Like the adult vaccine, the dose given to children is delivered as two injections spaced 21 days apart. Though there is some immune response within days of the first shot, the benefits of full vaccination aren’t available until some time after the second shot. So it’s unlikely that many children will be enjoying peak protection before Thanksgiving.
However, assuming an EUA is issued in October and pediatric doses of vaccine begin to roll out across the nation soon after, there should be good availability before the new year. That leaves open the possibility that as schools bring back students from their holiday break in January, vaccine requirements could be a common for students in kindergarten through college.
Currently, the CDC recommendations do not suggest that schools mandate vaccination. However, the primary reason is that many schools—particularly schools in smaller, rural areas—serve students under 12 in the same building as older students. Following an EUA for children down to age 5, this obstacle will drop away and universal vaccination could easily be added to the CDC recommendations.
In the meantime, the CDC does recommend universal vaccination for staff members, and universal masking for both students and staff. Recent CDC studies have shown that schools with mask mandates are much less likely to have to close because of COVID-19 outbreaks, that communities connected to these schools are less likely to be affected by community spread, and that rates of both infection and hospitalization of students is reduced.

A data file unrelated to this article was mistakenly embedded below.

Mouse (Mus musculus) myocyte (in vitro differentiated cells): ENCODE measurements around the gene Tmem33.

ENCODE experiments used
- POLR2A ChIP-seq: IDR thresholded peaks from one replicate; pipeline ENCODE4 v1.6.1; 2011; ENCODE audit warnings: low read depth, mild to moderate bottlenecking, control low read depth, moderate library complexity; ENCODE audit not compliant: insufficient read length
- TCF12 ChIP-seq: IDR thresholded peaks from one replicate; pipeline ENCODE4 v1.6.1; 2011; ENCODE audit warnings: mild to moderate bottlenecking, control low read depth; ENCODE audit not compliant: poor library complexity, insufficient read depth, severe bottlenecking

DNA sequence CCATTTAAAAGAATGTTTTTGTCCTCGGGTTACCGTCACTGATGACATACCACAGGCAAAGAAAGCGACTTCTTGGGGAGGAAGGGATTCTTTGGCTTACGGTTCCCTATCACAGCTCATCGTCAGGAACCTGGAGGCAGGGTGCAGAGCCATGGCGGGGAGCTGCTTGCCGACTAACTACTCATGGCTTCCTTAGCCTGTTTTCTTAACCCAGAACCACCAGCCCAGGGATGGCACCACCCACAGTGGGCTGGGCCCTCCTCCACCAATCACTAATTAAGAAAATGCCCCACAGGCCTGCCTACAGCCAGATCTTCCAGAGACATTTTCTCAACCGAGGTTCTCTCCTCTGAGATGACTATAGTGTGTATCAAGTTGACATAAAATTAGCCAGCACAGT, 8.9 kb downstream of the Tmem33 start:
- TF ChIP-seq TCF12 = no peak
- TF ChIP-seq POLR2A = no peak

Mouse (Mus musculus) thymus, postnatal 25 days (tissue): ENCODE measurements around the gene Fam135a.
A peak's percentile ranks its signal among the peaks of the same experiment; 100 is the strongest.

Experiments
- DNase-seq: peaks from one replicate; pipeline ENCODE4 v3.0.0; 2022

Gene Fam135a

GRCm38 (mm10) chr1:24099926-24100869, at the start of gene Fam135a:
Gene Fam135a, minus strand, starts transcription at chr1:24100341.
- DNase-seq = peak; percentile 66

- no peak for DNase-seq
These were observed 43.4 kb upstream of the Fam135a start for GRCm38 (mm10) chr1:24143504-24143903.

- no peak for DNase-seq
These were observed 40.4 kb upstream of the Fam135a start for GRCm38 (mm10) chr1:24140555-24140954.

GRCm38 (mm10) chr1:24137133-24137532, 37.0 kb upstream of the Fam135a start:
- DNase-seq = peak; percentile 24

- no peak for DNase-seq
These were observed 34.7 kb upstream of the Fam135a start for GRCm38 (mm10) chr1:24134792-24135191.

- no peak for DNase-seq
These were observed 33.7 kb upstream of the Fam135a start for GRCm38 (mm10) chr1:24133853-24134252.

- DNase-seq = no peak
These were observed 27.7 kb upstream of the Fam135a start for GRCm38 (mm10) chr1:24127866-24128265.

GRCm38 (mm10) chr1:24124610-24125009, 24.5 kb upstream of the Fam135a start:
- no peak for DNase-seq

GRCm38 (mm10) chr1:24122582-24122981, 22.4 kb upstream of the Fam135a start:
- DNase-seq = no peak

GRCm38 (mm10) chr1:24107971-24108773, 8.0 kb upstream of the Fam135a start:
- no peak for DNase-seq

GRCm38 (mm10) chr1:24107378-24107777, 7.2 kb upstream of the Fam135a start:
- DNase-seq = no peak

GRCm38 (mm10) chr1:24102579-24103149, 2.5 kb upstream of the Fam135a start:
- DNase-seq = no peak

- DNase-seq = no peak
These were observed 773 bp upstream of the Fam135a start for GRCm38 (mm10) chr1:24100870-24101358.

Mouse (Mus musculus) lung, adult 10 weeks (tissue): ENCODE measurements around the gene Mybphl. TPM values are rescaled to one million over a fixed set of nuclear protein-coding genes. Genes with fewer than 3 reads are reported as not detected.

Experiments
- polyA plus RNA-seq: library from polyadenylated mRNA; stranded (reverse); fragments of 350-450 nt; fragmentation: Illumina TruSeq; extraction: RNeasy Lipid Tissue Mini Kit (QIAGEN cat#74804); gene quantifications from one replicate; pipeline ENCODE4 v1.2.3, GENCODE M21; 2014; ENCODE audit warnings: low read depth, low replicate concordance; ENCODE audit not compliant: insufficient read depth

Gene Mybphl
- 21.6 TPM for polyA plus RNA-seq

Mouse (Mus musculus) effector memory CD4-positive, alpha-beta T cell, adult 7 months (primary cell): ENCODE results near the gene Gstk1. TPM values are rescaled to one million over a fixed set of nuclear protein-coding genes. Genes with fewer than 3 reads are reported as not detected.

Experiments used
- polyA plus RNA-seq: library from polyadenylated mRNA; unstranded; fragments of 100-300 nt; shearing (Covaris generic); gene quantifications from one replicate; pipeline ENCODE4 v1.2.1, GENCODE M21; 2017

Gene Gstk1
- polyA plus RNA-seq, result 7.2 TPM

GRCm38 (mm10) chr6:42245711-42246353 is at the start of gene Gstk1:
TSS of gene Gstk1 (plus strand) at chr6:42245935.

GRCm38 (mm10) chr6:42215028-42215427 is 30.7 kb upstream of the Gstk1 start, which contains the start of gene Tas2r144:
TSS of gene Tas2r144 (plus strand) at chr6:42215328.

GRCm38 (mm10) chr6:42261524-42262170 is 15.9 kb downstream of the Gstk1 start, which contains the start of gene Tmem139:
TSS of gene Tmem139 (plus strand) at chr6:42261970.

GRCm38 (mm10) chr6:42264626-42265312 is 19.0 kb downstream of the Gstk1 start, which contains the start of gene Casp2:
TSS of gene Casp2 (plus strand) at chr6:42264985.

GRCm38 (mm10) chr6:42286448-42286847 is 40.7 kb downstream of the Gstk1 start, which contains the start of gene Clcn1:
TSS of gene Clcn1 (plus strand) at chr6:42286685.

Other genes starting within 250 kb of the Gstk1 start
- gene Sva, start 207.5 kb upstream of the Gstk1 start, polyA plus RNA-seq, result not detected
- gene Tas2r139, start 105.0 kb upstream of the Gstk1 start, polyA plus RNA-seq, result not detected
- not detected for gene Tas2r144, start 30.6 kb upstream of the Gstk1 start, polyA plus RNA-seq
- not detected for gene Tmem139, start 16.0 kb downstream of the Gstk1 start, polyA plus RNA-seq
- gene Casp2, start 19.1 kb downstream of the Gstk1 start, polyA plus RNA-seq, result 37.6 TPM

Unfortunately, the list of schools that require masking is limited, especially since multiple Republican governors have attempted to prevent school boards from being able to take this step in protecting students. Similarly, the list of colleges that currently require COVID-19 vaccine for all students shows some sharp geographic boundaries. Though there are dozens of such schools in many states, there are exactly none in Idaho, or Arkansas. or Kansas, or North Dakota, or South Dakota, or Wyoming. Other states, such as Florida, have only one or two schools where vaccination is required.
There’s really no excuse for colleges not to require vaccinations against COVID-19—especially since almost all of these schools require vaccination for a half-dozen or more other diseases. But should the EUA get issued and the CDC revise their guidance, it could usher in a wave of vaccinations at schools from primary grades on.
Defeating diseases like mumps or the measles takes a very high level of vaccination. The same is true of COVID-19. That level of vaccination can only be achieved if children are included in the ranks of the vaccinated. And vaccinating kids is one of the things that models suggest could help the U.S. avoid another “winter spike” in cases and keep trending down toward finally getting this disease under control.